After the case interview, you’ll have a couple of minutes to ask the interviewer any questions you may have about the job. In the end, the whole process lasts for about an hour.
Expect to repeat the process a couple of times before becoming a consultant in one of the top consulting companies.
There are usually two rounds of interviews, each consisting of a couple of one-hour interviews.
In the second round, the pressure on you is going to be significantly higher. Your interviewers will be senior consultants who will put quite a bit of psychological pressure on you.
Preparing for a Case Interview
We’ll explain to you the steps you need to take in order to prepare for your case interview. Some of them depend on how experienced you are and whether you’ve had an interview like this before.
Frameworks and Theory
If you’ve never had a case interview before, you’ll need to spend far more time studying basics. In practice, that means memorizing pre-established frameworks.
Frameworks are ready-made solutions to specific kinds of problems. Some of the more common ones include Porter’s 5 Forces, the BCG Matrix, revenue and cost modeling, and the profitability framework.
Such frameworks can help you at first, but the goal of a case interview is not to test your memory. Don’t rely on premade frameworks to do the work for you. Interviewers will like to see how you think and how analytical your mind is. They won’t be impressed by you jamming all unique and unusual business situations into one of the frameworks.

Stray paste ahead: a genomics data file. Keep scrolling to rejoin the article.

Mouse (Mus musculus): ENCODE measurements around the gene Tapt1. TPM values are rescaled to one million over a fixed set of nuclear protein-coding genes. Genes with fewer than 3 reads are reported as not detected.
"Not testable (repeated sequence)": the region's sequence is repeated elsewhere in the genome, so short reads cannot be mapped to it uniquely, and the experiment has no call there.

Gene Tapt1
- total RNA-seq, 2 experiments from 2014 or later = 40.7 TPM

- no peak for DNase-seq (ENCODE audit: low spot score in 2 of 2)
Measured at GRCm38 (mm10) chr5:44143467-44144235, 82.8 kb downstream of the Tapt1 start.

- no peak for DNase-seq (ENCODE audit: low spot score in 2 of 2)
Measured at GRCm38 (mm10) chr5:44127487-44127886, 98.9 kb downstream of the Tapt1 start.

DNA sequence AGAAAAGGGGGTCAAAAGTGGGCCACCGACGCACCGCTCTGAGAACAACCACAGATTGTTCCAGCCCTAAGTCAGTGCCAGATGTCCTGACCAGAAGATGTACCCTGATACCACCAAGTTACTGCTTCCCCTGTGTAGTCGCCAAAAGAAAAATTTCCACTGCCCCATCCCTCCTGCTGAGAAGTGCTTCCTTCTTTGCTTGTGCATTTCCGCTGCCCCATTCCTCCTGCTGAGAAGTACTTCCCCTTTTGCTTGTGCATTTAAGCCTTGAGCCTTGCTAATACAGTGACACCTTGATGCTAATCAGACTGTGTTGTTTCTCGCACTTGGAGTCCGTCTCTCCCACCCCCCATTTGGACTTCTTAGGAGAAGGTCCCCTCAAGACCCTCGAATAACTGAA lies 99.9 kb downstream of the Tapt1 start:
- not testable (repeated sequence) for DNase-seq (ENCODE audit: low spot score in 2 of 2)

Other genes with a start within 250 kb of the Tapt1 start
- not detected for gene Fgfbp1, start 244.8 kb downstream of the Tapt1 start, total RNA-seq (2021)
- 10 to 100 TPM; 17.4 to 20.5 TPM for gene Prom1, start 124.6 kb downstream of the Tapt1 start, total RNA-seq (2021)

They are a good place to start, but the goal is to get you to start thinking like a consultant. That way, you’ll be able to come up with your frameworks in no time.
Practice, Practice, and More Practice
You need to start cracking case interviews even before you apply for a position at a consulting company.
At first, practicing various cases on your own will suffice, but sooner or later, you’ll need a partner. The reason for that is you want as much feedback as you can get. And if you’re able to do so with multiple people, all the better.
Different people will be able to provide you with different levels of feedback. Suffice it to say that finding an expert partner is the best thing you can do for your interview prep. There are services online that offer to match their clients with experts with a background in MBB-level companies. Their feedback will be the most valuable.
Of course, you should play the role of the interviewer yourself during one of those training sessions. It will give you a unique perspective of what the real interviewers come to expect of the candidates.
Brush up on Math
Besides testing your logic and analytical thinking, a case interview will also put your math skills to the test.
For that reason, you’ll need to revise maths, learn calculation shortcuts, and just try and keep your mind agile with constant practice. You’ll need to work with some big numbers under a lot of pressure, so you better be ready.
To Sum Up
A case interview will put your reasoning and critical thinking to the test. It will also put you under a lot of pressure, given a short time window to reach a conclusion.
The best you can do to prepare is practice constantly with a partner, possibly an experienced one. Train your mind to structure problems and break them down into smaller fragments, and no case will be impossible to crack.